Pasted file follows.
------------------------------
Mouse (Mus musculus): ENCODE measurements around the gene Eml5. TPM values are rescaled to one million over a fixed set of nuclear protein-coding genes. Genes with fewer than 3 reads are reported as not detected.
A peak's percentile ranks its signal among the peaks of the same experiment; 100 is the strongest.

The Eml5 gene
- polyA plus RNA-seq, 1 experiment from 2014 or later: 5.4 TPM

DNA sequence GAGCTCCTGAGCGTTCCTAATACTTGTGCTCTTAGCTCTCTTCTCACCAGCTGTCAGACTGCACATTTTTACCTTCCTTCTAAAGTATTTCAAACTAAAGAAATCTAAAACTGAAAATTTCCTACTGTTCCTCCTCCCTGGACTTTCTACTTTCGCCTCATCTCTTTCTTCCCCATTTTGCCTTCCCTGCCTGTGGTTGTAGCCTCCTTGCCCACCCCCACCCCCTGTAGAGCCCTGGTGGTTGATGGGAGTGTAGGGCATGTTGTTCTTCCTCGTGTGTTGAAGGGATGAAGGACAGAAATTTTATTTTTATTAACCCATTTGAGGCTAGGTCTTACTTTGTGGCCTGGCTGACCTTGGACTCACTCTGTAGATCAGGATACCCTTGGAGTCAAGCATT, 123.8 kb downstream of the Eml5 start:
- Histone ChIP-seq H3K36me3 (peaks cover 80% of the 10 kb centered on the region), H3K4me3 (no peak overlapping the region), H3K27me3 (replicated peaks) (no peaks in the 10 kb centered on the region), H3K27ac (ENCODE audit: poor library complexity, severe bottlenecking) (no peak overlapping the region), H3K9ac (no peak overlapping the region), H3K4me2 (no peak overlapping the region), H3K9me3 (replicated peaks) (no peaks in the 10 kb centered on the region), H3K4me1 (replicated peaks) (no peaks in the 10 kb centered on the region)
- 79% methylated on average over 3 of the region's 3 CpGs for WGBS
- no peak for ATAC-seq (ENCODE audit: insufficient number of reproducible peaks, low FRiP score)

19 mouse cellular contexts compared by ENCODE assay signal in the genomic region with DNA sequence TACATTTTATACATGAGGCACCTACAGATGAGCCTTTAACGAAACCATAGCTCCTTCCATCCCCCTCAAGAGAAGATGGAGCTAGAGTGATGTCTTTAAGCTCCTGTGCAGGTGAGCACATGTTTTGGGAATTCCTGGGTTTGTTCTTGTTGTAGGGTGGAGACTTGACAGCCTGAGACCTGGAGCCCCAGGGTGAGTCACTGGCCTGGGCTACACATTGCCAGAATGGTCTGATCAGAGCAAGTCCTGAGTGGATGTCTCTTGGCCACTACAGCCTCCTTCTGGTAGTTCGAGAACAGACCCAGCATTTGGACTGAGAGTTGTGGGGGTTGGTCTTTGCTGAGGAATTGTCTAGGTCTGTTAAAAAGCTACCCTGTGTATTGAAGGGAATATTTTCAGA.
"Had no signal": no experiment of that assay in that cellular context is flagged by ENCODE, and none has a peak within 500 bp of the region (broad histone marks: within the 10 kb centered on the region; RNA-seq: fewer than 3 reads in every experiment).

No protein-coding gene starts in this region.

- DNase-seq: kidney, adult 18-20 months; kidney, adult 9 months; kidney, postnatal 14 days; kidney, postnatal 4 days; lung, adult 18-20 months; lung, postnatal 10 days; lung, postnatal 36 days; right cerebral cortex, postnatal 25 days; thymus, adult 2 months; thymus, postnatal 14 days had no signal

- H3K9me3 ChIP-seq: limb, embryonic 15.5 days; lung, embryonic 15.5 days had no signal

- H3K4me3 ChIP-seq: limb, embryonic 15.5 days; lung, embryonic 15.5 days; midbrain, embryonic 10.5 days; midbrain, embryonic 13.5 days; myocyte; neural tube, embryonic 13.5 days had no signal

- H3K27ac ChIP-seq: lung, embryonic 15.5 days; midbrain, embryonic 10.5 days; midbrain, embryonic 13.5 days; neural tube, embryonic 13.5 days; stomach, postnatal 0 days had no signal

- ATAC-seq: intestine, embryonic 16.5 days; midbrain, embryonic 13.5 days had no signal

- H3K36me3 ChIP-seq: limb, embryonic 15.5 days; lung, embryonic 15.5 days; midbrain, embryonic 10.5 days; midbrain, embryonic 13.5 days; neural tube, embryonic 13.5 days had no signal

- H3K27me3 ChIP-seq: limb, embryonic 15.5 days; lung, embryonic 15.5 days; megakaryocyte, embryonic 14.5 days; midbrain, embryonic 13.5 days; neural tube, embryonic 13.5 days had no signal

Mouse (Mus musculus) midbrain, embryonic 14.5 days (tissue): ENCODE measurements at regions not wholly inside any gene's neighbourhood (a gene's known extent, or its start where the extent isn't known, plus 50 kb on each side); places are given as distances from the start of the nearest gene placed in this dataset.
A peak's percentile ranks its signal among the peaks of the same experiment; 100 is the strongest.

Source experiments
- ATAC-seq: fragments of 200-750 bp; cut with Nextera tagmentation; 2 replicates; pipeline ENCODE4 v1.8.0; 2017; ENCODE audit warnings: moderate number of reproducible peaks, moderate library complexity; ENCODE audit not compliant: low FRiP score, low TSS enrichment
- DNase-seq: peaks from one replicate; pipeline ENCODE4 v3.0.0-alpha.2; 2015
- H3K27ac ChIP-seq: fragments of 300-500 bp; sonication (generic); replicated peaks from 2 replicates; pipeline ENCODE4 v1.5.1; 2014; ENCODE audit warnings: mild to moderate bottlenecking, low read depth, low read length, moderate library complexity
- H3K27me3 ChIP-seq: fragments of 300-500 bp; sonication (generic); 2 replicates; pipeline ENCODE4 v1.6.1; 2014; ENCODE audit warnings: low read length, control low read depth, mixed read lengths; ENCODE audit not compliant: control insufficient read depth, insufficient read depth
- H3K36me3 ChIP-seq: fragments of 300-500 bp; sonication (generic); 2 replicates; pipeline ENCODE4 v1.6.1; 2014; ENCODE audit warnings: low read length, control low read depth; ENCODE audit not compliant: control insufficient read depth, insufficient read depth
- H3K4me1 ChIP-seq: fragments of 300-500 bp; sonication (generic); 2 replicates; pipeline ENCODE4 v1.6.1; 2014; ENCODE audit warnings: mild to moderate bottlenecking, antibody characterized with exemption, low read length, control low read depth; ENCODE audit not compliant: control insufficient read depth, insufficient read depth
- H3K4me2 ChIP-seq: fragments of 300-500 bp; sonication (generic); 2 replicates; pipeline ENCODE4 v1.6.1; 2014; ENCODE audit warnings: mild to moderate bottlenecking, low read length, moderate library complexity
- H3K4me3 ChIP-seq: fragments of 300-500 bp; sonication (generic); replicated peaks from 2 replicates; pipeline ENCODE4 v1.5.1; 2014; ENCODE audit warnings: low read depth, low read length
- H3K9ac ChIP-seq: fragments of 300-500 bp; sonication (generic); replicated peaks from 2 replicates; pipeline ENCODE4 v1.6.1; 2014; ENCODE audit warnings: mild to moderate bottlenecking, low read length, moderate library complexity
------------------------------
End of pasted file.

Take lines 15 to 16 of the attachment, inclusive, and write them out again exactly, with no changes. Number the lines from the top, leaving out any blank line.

- H3K27ac ChIP-seq: lung, embryonic 15.5 days; midbrain, embryonic 10.5 days; midbrain, embryonic 13.5 days; neural tube, embryonic 13.5 days; stomach, postnatal 0 days had no signal

- ATAC-seq: intestine, embryonic 16.5 days; midbrain, embryonic 13.5 days had no signal